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colored organic compounds used to color fabrics, leather, furs, paper, plastic, cured rubber, wood, and other materials. Dyes also include colorless compounds from which a colored substance is formed after it is applied to the material (for example, dyes for cold dyeing and optical bleaches).

Since ancient times natural dyes, such as alizarin and indigo, have been obtained from plants and, less frequently, from animals. The first synthetic dyes were produced independently in 1856 by the Polish chemist J. Natanson (fuchsin) and the English chemist W. H. Perkin (mauve); the commercial production of mauve began in 1857. In 1869 alizarin was synthesized by the German chemists K. Graebe and K. T. Liebermann, and soon a large number of other synthetic dyes were produced that were superior in quality to natural dyes. By the beginning of the 20th century, synthetic dyes had almost completely replaced natural dyes. The synthesis of dyes became possible after the discovery by N. N. Zinin of the general method of producing aromatic amines (the Zinin reaction). In the early 1970’s more than 9, 000 dyes were produced industrially, and the number is growing each year. The world production of dyes exceeds 600, 000 tons per year.

Dyes are divided according to chemical structure into the following groups: nitro dyes, nitroso dyes, azo dyes, arylmethane dyes, quinone imine dyes, sulfur dyes, indigoid dyes, anthraqui-none dyes, polycyclic dyes, phthalocyanine dyes, polymethine dyes, and azomethine dyes. According to their region and method of use, dyes are divided into acid, direct, vat, sulfur, mordant, basic, cation, reactive, oxidizing, and disperse dyes; pigments and lacquers; fat-, alcohol-, and acetone-soluble dyes; dyes for cold (ice) dyeing; and dyes for leather, aluminum, fur, and wood.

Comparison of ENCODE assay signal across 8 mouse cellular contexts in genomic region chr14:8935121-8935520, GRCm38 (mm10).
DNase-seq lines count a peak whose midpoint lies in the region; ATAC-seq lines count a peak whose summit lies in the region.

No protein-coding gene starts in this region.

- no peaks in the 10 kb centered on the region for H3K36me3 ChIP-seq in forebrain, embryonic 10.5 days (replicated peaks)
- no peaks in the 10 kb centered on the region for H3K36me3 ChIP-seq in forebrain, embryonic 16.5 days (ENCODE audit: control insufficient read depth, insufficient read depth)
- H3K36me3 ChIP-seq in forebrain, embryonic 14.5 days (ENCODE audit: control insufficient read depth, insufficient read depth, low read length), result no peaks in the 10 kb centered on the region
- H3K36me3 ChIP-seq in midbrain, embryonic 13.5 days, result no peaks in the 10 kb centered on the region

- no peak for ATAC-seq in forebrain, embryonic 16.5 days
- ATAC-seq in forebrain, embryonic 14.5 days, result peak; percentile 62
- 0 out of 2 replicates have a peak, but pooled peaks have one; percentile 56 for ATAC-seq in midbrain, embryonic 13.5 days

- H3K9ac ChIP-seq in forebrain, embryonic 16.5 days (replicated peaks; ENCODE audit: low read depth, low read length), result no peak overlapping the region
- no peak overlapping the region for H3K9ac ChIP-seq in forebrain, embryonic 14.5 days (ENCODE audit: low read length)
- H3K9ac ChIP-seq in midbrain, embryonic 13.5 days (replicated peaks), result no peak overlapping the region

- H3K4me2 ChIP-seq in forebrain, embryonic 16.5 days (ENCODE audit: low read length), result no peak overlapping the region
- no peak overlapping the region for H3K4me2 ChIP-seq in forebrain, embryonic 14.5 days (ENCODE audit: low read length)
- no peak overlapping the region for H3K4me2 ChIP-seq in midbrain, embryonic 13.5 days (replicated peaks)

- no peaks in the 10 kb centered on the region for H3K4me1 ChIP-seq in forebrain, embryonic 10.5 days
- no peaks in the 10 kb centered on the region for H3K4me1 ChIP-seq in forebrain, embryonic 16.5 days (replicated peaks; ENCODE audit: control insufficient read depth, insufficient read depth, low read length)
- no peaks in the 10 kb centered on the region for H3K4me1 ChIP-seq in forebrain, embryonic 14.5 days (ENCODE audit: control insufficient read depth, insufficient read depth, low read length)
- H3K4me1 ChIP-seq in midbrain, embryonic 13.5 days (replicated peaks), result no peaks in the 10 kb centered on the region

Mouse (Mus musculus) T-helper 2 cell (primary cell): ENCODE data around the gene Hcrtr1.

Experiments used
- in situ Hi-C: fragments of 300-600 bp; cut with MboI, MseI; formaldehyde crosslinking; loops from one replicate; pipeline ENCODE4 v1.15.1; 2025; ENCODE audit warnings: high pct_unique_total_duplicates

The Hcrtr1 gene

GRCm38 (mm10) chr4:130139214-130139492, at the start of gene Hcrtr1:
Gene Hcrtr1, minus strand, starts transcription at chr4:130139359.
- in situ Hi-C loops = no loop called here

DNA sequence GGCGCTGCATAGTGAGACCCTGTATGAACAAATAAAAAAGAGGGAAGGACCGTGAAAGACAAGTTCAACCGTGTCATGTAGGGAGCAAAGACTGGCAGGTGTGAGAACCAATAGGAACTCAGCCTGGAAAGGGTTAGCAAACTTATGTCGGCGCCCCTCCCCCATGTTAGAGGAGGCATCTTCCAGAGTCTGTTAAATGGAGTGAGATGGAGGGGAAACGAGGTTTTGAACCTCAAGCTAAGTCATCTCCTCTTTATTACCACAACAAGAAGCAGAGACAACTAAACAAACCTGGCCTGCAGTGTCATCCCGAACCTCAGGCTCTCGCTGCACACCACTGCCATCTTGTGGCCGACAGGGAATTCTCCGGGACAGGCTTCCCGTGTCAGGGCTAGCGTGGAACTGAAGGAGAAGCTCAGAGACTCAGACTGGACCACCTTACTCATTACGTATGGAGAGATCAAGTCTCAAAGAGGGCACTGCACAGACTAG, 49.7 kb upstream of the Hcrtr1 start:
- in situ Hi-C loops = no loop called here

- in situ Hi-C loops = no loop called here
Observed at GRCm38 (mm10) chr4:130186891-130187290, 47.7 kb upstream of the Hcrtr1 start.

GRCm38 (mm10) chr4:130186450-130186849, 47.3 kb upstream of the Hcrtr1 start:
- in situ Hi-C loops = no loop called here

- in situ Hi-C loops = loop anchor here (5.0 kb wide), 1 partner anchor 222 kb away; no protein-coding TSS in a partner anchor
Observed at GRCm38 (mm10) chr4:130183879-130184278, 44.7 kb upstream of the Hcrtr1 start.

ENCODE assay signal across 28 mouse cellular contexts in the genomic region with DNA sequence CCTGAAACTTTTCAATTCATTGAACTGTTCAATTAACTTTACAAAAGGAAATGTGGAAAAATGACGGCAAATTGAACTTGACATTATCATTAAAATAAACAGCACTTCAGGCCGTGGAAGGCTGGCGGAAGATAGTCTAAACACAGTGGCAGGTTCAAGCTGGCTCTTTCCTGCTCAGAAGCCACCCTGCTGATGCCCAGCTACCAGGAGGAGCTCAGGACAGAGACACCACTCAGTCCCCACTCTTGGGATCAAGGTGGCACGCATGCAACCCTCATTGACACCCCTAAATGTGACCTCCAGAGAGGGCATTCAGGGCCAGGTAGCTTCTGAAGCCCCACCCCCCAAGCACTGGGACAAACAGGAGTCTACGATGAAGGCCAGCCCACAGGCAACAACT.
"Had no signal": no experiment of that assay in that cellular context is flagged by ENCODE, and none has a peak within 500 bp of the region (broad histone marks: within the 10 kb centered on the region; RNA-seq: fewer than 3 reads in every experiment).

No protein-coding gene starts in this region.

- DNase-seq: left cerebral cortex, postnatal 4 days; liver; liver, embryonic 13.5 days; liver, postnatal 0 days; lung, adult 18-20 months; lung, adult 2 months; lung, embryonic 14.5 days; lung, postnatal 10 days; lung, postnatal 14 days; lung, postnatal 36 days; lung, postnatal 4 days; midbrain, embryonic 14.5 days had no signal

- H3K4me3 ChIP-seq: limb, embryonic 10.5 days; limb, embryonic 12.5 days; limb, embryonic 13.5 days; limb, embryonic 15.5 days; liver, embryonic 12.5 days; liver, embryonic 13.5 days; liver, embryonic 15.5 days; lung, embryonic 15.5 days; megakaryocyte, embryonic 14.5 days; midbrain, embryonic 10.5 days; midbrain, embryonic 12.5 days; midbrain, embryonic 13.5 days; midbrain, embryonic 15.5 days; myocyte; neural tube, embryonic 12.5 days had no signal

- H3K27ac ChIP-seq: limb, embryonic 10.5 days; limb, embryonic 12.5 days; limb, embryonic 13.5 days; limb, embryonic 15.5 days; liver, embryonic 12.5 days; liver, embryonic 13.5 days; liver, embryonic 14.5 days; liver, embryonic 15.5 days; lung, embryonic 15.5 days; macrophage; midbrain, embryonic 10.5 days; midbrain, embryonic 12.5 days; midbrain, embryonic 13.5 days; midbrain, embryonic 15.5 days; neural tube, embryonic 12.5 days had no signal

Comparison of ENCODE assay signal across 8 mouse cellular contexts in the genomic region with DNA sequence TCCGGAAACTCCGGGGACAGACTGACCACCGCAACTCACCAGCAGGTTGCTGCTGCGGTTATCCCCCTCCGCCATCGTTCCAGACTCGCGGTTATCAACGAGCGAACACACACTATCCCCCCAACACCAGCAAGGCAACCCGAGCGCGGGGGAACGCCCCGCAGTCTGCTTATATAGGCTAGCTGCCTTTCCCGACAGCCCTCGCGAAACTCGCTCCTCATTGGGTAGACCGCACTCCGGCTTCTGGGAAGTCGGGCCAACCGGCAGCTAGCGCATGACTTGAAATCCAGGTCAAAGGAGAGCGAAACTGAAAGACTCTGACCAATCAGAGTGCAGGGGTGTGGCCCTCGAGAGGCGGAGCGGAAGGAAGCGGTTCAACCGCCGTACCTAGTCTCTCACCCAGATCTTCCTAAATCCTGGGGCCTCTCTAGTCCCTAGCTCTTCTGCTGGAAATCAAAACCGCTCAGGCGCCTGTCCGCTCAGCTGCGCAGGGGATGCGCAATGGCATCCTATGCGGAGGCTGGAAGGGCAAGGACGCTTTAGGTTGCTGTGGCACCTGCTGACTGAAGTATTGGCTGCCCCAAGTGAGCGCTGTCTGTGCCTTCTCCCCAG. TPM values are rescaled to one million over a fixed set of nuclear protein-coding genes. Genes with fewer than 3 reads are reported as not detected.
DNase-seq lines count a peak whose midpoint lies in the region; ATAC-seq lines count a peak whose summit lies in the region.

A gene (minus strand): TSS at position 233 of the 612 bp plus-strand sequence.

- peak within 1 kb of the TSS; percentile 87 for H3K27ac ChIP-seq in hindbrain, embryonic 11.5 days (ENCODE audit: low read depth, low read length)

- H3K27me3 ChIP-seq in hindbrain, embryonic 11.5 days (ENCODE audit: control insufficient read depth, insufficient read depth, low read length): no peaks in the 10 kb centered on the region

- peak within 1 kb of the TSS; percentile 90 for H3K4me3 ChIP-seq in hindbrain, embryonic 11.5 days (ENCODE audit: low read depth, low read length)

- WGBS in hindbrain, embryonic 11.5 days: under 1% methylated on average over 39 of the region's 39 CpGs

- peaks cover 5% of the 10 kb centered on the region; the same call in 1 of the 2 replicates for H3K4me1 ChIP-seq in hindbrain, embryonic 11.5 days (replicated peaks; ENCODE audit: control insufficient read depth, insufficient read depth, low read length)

The color index of dyes—that is, their ability to selectively absorb visible light rays—is associated with their chemical structure—the presence of a sufficiently extensive system of coupled double bonds, often including heteroatoms. The dye adheres to the dyed material (substrate) because of the formation of chemical bonds with it (covalent bonds in the case of active dyes or ionic bonds in the case of acid dyes), as well as by the forces of adsorption and by hydrogen bonds (direct dyes); many dyes form water-insoluble particles (vat dyes, sulfide dyes, and dyes for cold dyeing), which “stick” in the pores of the substrate. Adhesives are also used to keep the dye on the material (if the dye is part of lacquers, enamels, or paints), as are polymer films. During use of the material its dye must not change substantially under the influence of light, weak acids and bases, washing, rubbing, or pressing. The stability of a dye depends on many factors, including chemical structure, the type of bond with the substrate, and the nature of the substrate. For example, basic dyes are unstable on wool but are sufficiently durable for use on polyacrylonitrile fiber. The stability of dyes under various influences is measured on a five-point scale, except for light stability, which is measured on an eight-point scale.